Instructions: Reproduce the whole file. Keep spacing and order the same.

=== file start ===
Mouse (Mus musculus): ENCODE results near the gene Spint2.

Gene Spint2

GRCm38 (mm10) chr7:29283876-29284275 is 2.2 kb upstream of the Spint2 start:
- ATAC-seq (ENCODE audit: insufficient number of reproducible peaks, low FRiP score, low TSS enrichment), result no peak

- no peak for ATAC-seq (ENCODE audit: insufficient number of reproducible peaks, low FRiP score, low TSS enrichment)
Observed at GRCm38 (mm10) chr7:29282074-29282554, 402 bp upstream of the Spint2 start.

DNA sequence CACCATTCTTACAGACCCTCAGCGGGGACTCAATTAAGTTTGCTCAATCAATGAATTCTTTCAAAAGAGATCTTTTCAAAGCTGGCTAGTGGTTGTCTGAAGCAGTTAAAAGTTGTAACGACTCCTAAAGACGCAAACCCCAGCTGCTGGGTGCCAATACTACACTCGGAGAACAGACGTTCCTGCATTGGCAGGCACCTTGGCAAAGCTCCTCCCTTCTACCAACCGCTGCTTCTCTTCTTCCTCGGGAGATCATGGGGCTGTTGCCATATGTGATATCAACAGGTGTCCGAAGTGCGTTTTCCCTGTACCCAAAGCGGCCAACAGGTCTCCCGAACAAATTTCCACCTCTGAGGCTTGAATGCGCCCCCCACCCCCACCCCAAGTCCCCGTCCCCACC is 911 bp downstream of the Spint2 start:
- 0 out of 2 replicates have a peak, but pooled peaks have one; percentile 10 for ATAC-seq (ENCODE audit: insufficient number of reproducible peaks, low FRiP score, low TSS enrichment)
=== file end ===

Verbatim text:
Mouse (Mus musculus): ENCODE results near the gene Spint2.

Gene Spint2

GRCm38 (mm10) chr7:29283876-29284275 is 2.2 kb upstream of the Spint2 start:
- ATAC-seq (ENCODE audit: insufficient number of reproducible peaks, low FRiP score, low TSS enrichment), result no peak

- no peak for ATAC-seq (ENCODE audit: insufficient number of reproducible peaks, low FRiP score, low TSS enrichment)
Observed at GRCm38 (mm10) chr7:29282074-29282554, 402 bp upstream of the Spint2 start.

DNA sequence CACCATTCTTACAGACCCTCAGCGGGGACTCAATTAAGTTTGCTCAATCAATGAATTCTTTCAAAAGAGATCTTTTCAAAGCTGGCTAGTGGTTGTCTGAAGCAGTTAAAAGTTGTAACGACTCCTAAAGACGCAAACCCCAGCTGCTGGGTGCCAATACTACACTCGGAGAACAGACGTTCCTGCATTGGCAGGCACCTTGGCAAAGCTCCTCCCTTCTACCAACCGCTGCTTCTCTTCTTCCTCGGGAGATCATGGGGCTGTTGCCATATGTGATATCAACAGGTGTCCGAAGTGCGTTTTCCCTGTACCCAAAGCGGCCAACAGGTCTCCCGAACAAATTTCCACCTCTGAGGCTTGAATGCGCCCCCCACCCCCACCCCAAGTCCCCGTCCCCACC is 911 bp downstream of the Spint2 start:
- 0 out of 2 replicates have a peak, but pooled peaks have one; percentile 10 for ATAC-seq (ENCODE audit: insufficient number of reproducible peaks, low FRiP score, low TSS enrichment)